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The Nature of Government and Liberty

The advantage of such a distressing election year is that it gives us the opportunity for serious reflection.  Realizing that our political system has reached a crisis point, we need to step back from the so-called debates over single issues and examine fundamental political questions.  In this essay I propose to define the nature of government and then demonstrate the necessary consequences of that nature to political liberty.

Webster’s New Universal Unabridged Dictionary (1996) defines government as “the political direction and control exercised over the actions of the members, citizens, or inhabitants of communities, societies, and states.”  Notice the words “direction and control.”  G. K. Chesterton is blunter.  “This is the first essential element in government: coercion.”[1]  On the other end of the political spectrum the Italian Marxist, Antonio Gramsci, describes the state’s power as “coercive.”[2]  When an Italian Marxist, an English Roman Catholic, and even America’s Webster agree that government is coercion, we can be pretty certain that we have an accurate definition of government.

In case it is not clear what is meant by coercion, a couple of examples will help.  First, in order to fund its programs, the government takes a portion of the worker’s salary.  This practice is called taxation.  If a worker refuses to pay taxes, he will be fined and/or jailed.  This is coercion.  If a male between the ages of 18 to 25 fails to register for the draft, he can be fined and jailed.  This too is coercion.  In other words, government as a coercive force has the power to force people to do what they do not want to do.

Some may complain, “Taxation and the military are legitimate functions of government.”  This may be true, but legitimate coercion is still coercion.  Unless we are anarchists who deny that any government is legitimate, we must admit that even a just government is coercive.

Another complaint might be, “But in a democracy we freely choose our government and its programs.”  Democracy, however, is also coercive.  It is a system of government in which the majority can force the minority to do its will.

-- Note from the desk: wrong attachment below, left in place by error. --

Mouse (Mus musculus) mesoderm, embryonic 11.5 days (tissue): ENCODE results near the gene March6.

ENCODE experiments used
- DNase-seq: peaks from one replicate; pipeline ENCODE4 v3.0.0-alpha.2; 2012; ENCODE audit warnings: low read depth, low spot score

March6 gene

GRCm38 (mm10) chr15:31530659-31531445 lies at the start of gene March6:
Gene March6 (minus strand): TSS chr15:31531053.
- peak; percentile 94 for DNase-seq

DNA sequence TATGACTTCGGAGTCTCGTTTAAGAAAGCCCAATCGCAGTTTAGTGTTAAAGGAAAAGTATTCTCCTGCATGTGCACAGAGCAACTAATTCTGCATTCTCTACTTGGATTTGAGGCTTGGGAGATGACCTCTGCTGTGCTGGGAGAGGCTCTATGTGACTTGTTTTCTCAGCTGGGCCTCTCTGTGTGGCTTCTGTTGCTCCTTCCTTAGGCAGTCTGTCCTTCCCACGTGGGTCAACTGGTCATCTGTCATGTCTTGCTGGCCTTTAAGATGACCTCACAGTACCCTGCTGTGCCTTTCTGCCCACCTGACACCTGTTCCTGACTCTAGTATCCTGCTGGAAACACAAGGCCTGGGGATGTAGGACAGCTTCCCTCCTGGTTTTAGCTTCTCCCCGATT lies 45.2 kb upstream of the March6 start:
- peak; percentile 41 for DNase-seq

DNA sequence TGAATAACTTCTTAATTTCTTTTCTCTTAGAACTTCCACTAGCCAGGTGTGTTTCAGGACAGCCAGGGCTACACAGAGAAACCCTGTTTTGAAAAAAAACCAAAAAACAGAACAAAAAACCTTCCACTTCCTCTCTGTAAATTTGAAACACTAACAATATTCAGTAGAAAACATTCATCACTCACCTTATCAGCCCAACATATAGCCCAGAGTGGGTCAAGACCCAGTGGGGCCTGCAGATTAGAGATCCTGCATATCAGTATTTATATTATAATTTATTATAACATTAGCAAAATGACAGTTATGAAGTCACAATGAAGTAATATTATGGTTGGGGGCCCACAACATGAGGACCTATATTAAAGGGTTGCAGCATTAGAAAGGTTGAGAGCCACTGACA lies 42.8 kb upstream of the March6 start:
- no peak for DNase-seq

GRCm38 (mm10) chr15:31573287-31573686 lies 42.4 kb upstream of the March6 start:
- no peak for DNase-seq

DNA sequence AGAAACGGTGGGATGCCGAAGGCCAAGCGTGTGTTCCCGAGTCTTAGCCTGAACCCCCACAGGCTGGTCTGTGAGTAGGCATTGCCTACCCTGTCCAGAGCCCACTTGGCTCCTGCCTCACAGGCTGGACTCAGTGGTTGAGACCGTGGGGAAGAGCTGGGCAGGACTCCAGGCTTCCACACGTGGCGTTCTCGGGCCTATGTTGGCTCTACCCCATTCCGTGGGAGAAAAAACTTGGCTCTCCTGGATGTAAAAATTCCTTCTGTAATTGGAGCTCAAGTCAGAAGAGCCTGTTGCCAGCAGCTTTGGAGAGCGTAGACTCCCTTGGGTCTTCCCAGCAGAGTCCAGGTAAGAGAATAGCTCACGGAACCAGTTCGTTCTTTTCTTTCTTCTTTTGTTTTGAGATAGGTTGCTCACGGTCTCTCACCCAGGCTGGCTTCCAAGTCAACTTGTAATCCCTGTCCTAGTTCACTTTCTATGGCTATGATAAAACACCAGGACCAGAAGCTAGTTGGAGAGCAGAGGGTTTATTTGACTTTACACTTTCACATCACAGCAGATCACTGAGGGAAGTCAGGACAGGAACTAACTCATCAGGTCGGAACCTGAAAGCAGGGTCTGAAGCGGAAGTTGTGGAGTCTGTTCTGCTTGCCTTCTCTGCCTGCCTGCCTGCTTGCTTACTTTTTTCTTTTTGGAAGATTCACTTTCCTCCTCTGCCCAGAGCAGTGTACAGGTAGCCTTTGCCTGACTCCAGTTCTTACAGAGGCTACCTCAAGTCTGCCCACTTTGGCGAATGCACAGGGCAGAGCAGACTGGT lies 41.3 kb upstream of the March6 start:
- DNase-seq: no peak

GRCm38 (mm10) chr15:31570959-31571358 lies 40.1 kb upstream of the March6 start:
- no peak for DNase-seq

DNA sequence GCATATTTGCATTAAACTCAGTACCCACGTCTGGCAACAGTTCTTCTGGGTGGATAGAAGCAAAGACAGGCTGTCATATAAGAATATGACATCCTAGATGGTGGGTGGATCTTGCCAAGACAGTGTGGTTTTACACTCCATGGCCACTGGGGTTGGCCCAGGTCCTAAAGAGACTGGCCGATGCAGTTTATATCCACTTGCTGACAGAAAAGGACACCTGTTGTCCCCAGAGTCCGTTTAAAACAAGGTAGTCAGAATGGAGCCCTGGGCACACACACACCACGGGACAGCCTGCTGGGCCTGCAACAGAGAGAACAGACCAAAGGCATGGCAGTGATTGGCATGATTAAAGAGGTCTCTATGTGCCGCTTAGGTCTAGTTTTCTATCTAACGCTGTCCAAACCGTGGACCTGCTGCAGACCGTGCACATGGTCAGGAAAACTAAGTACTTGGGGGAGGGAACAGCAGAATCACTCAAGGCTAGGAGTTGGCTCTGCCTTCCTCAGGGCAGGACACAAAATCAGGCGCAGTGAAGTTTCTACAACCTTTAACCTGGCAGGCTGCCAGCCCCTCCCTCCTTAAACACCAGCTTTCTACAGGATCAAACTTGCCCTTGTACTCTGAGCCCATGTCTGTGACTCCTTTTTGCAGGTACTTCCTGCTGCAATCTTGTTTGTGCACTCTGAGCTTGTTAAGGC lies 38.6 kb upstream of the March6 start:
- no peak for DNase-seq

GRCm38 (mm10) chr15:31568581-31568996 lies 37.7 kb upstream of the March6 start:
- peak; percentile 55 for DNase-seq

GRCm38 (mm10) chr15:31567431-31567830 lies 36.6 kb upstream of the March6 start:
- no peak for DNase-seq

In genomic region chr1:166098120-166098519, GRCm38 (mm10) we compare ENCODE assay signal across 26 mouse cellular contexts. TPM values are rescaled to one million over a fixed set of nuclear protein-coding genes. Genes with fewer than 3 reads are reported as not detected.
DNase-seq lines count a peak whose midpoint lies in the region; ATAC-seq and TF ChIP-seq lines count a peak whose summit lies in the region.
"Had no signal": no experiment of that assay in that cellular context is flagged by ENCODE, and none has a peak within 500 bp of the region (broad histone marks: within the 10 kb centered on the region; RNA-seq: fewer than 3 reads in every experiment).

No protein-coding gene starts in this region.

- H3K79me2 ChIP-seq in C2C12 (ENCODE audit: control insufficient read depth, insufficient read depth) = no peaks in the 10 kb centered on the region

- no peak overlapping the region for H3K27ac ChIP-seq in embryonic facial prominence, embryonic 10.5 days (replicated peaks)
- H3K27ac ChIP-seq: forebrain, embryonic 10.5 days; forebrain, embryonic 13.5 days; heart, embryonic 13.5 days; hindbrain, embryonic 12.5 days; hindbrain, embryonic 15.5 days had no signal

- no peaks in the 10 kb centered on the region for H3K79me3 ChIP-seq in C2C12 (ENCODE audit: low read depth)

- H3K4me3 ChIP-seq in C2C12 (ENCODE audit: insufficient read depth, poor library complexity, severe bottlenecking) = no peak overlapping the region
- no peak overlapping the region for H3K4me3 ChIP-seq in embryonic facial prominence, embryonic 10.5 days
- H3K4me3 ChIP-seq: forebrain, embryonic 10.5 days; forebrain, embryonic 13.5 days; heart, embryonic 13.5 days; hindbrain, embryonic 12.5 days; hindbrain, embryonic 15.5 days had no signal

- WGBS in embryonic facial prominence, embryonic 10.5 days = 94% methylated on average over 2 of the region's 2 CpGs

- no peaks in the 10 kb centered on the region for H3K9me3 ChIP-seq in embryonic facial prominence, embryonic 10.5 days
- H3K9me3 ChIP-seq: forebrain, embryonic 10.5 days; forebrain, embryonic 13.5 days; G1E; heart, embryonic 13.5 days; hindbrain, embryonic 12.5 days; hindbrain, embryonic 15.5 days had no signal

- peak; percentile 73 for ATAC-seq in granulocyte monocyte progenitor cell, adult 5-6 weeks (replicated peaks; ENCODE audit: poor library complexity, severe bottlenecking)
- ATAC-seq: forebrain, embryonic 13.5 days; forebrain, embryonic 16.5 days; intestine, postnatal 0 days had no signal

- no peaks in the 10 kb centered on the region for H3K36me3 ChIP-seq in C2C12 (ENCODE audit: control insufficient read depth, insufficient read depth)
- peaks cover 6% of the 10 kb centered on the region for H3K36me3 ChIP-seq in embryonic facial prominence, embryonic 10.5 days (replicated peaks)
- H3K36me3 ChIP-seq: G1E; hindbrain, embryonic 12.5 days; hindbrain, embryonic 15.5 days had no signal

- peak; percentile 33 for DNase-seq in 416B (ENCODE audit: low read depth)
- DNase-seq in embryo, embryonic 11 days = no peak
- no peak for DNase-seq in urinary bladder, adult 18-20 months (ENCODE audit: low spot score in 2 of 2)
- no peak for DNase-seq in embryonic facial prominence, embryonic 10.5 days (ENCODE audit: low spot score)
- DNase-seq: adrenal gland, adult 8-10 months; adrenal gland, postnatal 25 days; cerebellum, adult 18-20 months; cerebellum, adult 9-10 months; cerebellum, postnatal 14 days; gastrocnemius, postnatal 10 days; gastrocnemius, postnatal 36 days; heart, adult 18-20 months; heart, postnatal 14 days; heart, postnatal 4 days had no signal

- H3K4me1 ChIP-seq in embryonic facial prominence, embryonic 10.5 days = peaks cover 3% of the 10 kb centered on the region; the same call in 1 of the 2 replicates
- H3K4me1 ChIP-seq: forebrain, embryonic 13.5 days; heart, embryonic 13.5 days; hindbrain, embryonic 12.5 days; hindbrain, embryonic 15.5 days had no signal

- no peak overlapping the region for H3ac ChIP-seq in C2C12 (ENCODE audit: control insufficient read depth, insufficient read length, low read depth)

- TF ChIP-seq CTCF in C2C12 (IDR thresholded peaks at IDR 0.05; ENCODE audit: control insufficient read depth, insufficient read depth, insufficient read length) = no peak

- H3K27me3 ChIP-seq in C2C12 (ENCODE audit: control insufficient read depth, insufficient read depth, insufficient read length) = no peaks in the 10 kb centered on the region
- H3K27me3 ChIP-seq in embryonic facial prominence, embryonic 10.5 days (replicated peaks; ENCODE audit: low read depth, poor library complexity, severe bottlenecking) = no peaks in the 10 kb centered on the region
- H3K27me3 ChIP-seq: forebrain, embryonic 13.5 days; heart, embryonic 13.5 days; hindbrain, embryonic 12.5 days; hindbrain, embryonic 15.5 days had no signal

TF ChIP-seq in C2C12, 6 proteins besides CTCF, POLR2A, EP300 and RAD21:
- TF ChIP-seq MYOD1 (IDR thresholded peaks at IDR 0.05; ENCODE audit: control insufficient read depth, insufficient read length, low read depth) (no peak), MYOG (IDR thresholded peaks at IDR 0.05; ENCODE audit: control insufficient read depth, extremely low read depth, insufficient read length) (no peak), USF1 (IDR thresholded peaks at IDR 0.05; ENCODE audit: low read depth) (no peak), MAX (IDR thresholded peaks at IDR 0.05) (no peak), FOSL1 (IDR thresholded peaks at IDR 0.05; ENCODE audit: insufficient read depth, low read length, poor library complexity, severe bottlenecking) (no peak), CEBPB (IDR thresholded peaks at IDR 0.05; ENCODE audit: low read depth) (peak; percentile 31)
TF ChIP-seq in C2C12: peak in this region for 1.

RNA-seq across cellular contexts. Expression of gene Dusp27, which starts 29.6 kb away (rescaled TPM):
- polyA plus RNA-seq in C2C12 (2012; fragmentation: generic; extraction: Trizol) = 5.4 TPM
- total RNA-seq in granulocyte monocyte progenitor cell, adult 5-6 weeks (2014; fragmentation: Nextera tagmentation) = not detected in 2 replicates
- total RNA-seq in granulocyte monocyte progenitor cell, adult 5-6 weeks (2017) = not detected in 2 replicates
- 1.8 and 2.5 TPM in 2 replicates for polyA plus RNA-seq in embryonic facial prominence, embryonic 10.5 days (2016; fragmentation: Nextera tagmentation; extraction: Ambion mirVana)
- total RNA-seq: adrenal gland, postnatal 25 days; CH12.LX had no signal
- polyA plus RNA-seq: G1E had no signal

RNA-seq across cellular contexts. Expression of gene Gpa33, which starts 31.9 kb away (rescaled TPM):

If one argues that government is necessary in order to control human sin, I will not quibble.  The Apostle Paul himself writes, that God has instituted government and that a ruler “is the servant of God to execute his wrath on the wrongdoer” (Romans 13:4).  Government controls us because we can’t control ourselves.  It is necessary, but it is still coercive.

How does the coercive nature of government relate to liberty, one of our fundamental political values?   Political liberty can be defined as the voluntary exercise of an individual’s will.  In other words, as a free act it is not coerced.  Therefore, the coercive nature of government is necessarily in tension with the non-coercive nature of political liberty.

Since humans often seek to harm others, government legitimately seeks to limit the exercise of their will.  Nevertheless, we must not forget that the coercive power of government is also exercised by sinful humans.  Because the overwhelming strength of the collective force of government is exercised by selfish humans government potentially represents the single greatest threat to individual liberty.  Given this reality, clear and firm limits must be placed on the powers of government in order to protect political liberty.